Simon Mitchell's work is highly physical visual performance. His subject is the exploration of his own identity and the meanings that ‘maleness’ may hold in today’s society, and how certain social circumstances and environments are particularly conducive to macho behaviour. He says that it is partly from his membership of a rugby club that he has drawn his conclusions, as his work has "concerned itself with those aspects of male personality that I believe are fuelled by a facile attempt at proving masculinity":
There seems at the heart of [the] artist’s work an ambivalence – on the one hand presenting a critique of stereotypical male behaviour in terms of aggression and violence, modern day rituals of initiation etc. Yet nevertheless presenting us with a spectacle of male aggression, albeit directed ultimately against … himself. Mitchell’s work, however, has a darkly humorous twist – his pint-swinging bungee piece for example, which mixes extreme sport with lad culture – these almost animal proofs of survival of the fittest, proving one’s virility, proving one’s self to be ‘a real man’. Mitchell takes his actions to such an extreme, so that through exhaustion, the impossibility created by repetition, the difficulty of the tasks he sets himself, we see him ‘fail’ and in his failure he reveals himself as vulnerable, undermining the apparent display of machismo.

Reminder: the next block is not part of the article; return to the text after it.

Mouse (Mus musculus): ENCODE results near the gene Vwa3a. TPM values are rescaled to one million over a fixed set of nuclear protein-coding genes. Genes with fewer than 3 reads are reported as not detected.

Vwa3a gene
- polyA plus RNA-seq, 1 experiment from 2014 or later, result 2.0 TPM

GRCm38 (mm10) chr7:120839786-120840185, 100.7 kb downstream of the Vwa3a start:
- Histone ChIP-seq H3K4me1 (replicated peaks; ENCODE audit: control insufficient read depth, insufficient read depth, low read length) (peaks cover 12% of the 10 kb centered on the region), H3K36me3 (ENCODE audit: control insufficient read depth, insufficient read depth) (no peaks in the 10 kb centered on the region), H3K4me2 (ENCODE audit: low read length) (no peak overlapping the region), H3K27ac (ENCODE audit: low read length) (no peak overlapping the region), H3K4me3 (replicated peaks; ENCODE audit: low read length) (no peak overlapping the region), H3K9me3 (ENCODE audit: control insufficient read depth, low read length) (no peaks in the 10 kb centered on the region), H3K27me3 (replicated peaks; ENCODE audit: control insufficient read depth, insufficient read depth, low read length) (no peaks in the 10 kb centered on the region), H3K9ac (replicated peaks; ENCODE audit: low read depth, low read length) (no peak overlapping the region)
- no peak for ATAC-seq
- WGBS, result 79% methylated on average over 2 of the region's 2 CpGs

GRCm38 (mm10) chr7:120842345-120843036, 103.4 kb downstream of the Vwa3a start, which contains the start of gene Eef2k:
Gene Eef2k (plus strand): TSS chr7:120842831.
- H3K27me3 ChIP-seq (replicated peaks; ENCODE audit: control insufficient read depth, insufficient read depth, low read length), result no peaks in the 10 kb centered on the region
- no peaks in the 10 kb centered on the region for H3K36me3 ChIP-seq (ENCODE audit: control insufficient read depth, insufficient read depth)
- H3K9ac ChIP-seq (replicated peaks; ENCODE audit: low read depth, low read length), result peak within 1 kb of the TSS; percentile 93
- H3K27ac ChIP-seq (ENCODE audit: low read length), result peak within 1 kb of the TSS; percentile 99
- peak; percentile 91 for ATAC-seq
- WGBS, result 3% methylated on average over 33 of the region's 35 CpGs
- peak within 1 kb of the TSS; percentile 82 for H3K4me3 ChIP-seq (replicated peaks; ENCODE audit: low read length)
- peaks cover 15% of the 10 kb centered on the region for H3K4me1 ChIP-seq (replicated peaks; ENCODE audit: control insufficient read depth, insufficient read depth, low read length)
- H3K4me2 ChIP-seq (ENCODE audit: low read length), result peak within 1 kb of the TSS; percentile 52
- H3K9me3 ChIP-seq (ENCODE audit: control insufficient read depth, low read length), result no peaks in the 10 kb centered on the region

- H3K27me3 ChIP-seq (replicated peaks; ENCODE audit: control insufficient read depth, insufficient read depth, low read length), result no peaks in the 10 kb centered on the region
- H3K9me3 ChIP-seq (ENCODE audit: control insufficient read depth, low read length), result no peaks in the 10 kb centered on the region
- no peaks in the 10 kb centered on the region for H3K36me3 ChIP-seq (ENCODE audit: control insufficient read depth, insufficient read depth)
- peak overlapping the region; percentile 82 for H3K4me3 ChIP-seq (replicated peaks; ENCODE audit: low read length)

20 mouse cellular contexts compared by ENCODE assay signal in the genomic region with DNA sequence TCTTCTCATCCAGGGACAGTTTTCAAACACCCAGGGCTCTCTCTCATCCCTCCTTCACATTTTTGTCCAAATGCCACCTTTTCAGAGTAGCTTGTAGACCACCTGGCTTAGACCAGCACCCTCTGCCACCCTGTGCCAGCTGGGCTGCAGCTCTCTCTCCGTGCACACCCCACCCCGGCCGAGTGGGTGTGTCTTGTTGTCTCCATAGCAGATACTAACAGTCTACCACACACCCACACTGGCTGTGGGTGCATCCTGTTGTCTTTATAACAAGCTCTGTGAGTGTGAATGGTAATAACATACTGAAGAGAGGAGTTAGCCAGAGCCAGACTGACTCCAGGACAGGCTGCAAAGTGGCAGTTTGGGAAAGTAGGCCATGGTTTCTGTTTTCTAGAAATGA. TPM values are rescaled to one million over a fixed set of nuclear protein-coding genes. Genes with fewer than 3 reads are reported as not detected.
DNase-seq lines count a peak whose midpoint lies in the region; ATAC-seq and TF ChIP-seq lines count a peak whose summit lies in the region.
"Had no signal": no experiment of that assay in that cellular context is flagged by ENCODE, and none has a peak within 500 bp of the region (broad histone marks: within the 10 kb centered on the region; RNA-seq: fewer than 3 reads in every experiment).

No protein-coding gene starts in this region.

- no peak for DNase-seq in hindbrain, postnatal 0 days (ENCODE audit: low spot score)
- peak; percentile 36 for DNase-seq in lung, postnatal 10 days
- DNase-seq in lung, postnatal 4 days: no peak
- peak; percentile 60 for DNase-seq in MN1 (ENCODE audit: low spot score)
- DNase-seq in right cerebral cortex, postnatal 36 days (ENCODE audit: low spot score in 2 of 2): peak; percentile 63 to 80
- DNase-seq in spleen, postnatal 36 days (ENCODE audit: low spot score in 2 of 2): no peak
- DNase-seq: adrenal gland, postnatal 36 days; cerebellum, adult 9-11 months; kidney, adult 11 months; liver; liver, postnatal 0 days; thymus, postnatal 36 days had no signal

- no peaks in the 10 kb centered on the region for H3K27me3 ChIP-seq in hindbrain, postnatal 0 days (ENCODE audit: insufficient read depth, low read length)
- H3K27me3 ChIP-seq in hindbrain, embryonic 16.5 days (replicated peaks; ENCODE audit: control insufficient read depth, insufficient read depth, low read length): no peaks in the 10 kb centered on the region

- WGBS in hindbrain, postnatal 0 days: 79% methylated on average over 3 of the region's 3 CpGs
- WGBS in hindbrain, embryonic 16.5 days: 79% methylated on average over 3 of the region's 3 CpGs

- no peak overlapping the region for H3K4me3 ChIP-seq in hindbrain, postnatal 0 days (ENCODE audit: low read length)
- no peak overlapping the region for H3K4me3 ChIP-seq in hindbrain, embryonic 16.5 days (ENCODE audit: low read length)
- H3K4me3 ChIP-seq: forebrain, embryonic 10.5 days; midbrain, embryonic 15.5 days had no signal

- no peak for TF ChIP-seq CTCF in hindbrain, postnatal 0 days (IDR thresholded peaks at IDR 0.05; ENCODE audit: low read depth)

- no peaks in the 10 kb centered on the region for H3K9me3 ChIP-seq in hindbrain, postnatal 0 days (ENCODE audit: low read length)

(Sara Rees ‘Simon Mitchell Twist and Shout’ from As Through Glass Darkly tactileBOSCH, 2002)